The Southeast Asian Press Alliance (SEAPA) is concerned with the latest interference in the media by the Malaysian government through a directive to downplay news of an increase in highway toll charges.
SEAPA joins our local partner, the Centre for Independent Journalism (CIJ), in calling for a stop to executive interference in media editorial matters.
Independent news site malaysiakini.com reported that on 12 December 2006, editors of newspapers and television stations were summoned to a meeting at the Parliament by Deputy Prime Minister Najib Abdul Razak, Minister in the Prime Minister’s Department Effendi Norwawi, Information Minister Zainuddin Maidin, and Works Minister S. Samy Vellu.
A spokeperson CIJ contacted from an English newspaper confirmed that editors were instructed not to play up reports about the rates hike, which was yet to be announced then. The editors were discreetly told to help “manage the public outcry” that was expected to follow the announcement, which was eventually made on 14 December.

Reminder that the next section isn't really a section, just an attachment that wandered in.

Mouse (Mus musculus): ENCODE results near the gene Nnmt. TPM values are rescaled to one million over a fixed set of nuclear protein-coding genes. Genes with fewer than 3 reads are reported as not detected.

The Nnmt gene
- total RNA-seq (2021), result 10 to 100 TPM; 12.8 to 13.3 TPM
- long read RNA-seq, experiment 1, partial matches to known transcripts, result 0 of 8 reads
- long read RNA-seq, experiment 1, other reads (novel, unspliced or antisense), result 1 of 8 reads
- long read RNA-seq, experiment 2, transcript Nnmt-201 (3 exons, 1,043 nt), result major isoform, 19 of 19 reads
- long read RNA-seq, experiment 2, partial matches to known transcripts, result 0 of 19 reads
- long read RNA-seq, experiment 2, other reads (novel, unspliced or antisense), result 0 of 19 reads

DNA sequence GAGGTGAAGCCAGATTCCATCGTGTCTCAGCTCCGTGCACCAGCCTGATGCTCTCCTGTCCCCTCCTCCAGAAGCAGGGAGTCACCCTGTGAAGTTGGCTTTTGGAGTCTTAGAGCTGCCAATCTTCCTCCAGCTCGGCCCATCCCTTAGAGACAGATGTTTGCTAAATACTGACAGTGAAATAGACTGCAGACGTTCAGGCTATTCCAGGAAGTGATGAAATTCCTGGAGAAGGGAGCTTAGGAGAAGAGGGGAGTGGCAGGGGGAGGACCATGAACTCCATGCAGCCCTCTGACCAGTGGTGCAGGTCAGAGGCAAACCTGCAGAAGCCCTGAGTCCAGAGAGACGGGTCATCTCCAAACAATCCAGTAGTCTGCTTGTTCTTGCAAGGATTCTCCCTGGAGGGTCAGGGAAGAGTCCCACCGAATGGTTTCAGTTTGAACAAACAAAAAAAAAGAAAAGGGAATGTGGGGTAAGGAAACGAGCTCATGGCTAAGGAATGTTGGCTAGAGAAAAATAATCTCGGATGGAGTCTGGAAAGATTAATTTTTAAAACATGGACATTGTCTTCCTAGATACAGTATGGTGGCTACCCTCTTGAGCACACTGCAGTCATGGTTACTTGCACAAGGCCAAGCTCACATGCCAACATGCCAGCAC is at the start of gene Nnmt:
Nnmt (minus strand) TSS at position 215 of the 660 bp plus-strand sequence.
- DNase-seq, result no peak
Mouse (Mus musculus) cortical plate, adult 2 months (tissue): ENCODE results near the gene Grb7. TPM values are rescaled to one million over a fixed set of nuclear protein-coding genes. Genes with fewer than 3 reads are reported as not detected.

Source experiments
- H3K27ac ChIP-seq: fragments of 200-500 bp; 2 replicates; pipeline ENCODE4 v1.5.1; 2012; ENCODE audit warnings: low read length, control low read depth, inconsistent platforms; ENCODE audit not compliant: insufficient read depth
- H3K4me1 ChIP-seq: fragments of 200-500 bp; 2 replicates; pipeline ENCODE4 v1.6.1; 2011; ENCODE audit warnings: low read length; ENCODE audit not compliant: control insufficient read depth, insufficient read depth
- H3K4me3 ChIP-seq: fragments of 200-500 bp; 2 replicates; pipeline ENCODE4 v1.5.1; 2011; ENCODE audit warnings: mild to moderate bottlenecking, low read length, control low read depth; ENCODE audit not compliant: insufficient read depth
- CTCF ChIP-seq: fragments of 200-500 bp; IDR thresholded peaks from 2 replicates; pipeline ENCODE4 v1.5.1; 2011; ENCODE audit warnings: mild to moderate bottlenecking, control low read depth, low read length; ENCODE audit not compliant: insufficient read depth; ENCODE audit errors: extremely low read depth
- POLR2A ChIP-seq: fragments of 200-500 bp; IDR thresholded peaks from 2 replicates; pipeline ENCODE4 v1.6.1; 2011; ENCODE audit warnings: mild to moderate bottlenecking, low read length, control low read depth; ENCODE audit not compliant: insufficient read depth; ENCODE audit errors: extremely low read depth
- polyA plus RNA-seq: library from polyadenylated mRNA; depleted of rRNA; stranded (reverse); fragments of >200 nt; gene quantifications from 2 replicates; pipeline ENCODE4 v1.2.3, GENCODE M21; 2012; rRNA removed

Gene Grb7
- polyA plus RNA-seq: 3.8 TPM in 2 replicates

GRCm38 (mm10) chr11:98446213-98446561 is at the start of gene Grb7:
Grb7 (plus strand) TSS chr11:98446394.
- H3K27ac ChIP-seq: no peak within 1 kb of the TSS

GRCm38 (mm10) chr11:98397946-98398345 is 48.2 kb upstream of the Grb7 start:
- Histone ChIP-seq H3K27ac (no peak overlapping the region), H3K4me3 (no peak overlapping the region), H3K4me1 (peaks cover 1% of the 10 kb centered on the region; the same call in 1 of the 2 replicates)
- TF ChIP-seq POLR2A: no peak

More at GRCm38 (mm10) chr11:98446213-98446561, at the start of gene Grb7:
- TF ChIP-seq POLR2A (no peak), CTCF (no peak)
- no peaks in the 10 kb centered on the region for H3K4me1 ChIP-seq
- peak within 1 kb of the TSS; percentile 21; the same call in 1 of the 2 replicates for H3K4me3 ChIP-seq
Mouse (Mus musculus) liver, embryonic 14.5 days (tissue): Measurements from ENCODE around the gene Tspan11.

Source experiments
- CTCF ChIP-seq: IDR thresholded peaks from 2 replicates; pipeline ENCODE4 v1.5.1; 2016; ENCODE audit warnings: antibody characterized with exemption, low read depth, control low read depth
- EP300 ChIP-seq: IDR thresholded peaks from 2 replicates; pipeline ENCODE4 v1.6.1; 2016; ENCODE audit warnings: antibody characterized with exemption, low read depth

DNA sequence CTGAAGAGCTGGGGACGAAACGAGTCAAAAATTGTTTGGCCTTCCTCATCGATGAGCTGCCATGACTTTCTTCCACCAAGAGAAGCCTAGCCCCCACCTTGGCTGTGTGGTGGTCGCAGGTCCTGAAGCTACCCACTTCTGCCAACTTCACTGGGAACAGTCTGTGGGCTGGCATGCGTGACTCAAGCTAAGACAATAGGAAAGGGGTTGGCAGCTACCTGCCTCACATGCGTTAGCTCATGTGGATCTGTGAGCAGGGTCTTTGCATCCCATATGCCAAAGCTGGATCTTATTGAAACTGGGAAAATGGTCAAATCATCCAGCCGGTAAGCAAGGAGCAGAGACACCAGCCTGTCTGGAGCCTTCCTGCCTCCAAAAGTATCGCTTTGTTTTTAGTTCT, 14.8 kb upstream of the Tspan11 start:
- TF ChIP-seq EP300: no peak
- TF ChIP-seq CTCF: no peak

“The government’s action indicates a blatant disregard for the role of a free media and the public’s right to information, and contradicts its pledge for transparent governance,” CIJ said in a 14 December release.
“Press freedom is becoming increasingly illusory as the Executive continues to exercise its power at the expense of the public’s right to access to information,” CIJ continued, reiterating its call for a Parliamentary Select Committee on Communication Rights to arrest the situation.
Such executive interference has been the norm in the newsrooms of mainstream media under the rule of the previous prime minister, Dr Mahathir Mohamad, who stepped down in 2003 after 22 years of “benign” authoritarianism. Stringent anti-press laws and government ownership and control of virtually all mass media have ensured editorial compliance of such directives.
A similar instruction was given in March over the government’s decision to increase fuel prices. According to malaysiakini.com, editors were told to downplay opposing reactions, including public demonstrations.